The Yorkshire Dales National Park is one of Britain's best-loved areas, with outstanding scenery
Things To Do
Eat fish and chips on the harbourside. Whitby’s fish and chips are considered some of the best in Britain – look out for renowned restaurants such as Trenchers, the Magpie, Hadleys or The Quayside fish and chip shop, which won the top gong in the 2014 National Fish and Chip Awards.
Find the authors’ haunts. Visit Brontës’ Parsonage Museum in beautiful Haworth, with its cobbled streets, to learn more of the Brontë sisters, their lives in Yorkshire and their famous novels. Emily Brontë’s novel Wuthering Heights, for instance, draws much of its drama from the wild West Yorkshire landscape.
Drive across the Humber Bridge. An iconic symbol of Humberside, the Humber Bridge was once the longest single-span suspension bridge of its kind at 1.38 miles. It’s still the seventh longest in the world and you can walk or cycle across in addition to driving. Visit The Humber Bridge Information Centre, which is situated in a large, free car park on the north side, adjacent to the Humber Bridge Country Park.
See the Roman Emperor Hadrian’s Wall. Take in the sights either by walking the Hadrian’s Wall National Trail, cycling along the designated cycle route or travelling by train, using the Hadrian’s Wall Country Line that links Newcastle and Carlisle. Roman tourist attractions to see along the way include Chester’s Fort, Carrowburgh, Housesteads Fort and Vindolanda.
Try a bungee jump. Visit the Tees Transporter Bridge in Middlesbrough and make it a day to remember with a bungee jump. It’s the only bridge bungee jump in the UK – you climb the 210 steps to the top of the bridge before connecting a jump rope and plummeting 160 feet to the River Tees below.
When To Visit
Events take place very much all year round in the north east of England, kicked off by the Tar Barle New Year celebrations in Allendale, Northumberland. Also in Northumberland, the Snowdrop Festival at Howick Gardens provides a welcome display in February, while in the same month York enjoys the huge Jorvik Viking Festival where boat burning and all-things Nordic come to the city.
In April, it’s Gateshead that puts on the annual International Jazz Festival, the biggest UK jazz festival outside London. For food lovers, there’s the Bishop Auckland Food Festival in April, the Dales Festival of Food and Drink in May and the Bridlington Seafood Festival in July.
Harrogate, North Yorkshire, lights up the region with two large-scale flower shows, the spring event held in April and the Autumn Flower Show, in September. As a town that’s used to putting on big events and conferences, Harrogate also hosts the annual Great Yorkshire Show every July and numerous literary/arts festivals, including the, simply named, Harrogate Festival and, in honour of one-time visitor Agatha Christie, a Crime Writing Festival, both in July.
If August has seen too much slouching on the beach, you can get active in September with the Kielder Challenge Walk, the Yorkshire Wolds Walking Festival and the Great North Run. And, in November, enjoy a walk through the streets of Durham during Lumiere, a city-wide celebration of light in the run-up to advent and Christmas activities, of which York always seems to have the upper hand with numerous events across the city.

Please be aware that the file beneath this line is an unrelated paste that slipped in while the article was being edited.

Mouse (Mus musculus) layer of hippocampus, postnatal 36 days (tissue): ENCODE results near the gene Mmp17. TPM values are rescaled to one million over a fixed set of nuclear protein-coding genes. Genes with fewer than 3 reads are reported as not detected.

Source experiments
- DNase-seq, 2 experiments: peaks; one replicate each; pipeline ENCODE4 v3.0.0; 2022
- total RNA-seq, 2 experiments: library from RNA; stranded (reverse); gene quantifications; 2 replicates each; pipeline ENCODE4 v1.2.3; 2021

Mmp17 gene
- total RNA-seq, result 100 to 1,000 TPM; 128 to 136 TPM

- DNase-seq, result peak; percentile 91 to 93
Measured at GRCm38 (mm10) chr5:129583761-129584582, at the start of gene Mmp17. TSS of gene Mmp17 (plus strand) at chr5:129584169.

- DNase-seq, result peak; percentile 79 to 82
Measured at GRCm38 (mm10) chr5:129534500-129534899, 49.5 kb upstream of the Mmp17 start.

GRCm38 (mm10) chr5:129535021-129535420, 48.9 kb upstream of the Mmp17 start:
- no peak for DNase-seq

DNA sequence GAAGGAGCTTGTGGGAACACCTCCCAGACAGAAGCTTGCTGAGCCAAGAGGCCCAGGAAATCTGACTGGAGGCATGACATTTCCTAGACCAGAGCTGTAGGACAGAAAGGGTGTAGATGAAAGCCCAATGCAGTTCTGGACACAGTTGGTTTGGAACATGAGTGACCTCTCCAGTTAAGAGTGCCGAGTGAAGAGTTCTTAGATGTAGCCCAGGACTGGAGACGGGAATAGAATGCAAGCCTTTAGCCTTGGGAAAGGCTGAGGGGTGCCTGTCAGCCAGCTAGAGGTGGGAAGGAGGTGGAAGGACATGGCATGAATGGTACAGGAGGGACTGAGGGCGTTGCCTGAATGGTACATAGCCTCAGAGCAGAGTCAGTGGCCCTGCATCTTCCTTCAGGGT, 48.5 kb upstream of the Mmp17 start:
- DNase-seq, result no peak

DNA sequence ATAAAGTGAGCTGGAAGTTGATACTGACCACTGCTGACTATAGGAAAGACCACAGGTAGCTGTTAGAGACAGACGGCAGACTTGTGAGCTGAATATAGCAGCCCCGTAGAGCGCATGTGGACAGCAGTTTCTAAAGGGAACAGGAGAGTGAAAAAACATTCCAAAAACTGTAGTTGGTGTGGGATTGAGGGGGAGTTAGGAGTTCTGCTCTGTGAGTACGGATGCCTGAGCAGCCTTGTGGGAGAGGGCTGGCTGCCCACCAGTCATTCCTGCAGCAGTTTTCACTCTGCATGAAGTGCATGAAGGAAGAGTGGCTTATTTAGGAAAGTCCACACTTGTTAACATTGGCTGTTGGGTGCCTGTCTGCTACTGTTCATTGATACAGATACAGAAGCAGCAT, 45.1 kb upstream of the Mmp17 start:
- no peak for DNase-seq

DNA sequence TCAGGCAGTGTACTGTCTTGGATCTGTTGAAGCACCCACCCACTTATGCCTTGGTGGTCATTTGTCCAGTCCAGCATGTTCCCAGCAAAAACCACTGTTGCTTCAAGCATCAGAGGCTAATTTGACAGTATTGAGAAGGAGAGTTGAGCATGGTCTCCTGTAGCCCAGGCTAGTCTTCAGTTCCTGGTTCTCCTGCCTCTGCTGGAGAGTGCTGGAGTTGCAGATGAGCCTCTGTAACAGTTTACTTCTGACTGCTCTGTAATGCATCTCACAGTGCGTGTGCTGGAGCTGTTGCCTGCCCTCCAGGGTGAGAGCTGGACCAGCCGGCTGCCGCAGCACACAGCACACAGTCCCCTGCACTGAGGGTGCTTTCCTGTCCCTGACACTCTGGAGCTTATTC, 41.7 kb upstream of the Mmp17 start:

The M1 motorway is one of the quickest routes from the south, which runs as far as Leeds. From there on, take the A1(M) directly to Newcastle and the predominantly single carriageway A1 thereafter to Berwick-upon-Tweed.
Travelling east-west, the M62, off the M1, serves the East Ridings and Humberside best while the A66 cross-Pennines route between the M6 at Penrith and the A1 (Scotch Corner) and the A69 between Carlisle and Newcastle-upon-Tyne provide scenic cross-country touring. Consider the weather conditions if using either of these routes during winter or when it’s blustery.
The A171 from Scarborough to Middlesbrough offers one of the best coastal routes, skirting the edge of the North York Moors; again, given its location on high ground, check weather and travel news as road conditions can change unpredictably fast in winter.
You’ll find rural country lanes to be considerably quieter than in other parts of the country, particularly if you’re heading for Northumberland campsites and the more remote areas of the Pennines. Only a few minor country roads are best avoided while towing a caravan – routes within the centre of the North York Moors National Park and Sutton Bank on the western perimeter of the Park.
When driving to campsites in the Yorkshire Dales avoid the route from Thwaite, Swaledale to High Tan Inn, Arkengarthdale and the road from Kettlewell to Leyburn. Care should also be taken approaching campsites at Malham – consider phoning ahead to check for specific arrival and departure times to avoid meeting oncoming traffic along very narrow lanes.
Humber Bridge tolls. There is no extra toll charge for towed caravans or motorhomes up to 3.5 tonnes on the Humber Bridge.
Tees Transporter Bridge in Middlesbrough. Contact the bridge controllers before you get there – while caravans are accepted, they will want to know the overall length of your outfit in case it’s too long. The bridge is open on weekdays and Saturdays, closing at night. It won’t operate in fog, high winds or heavy rain.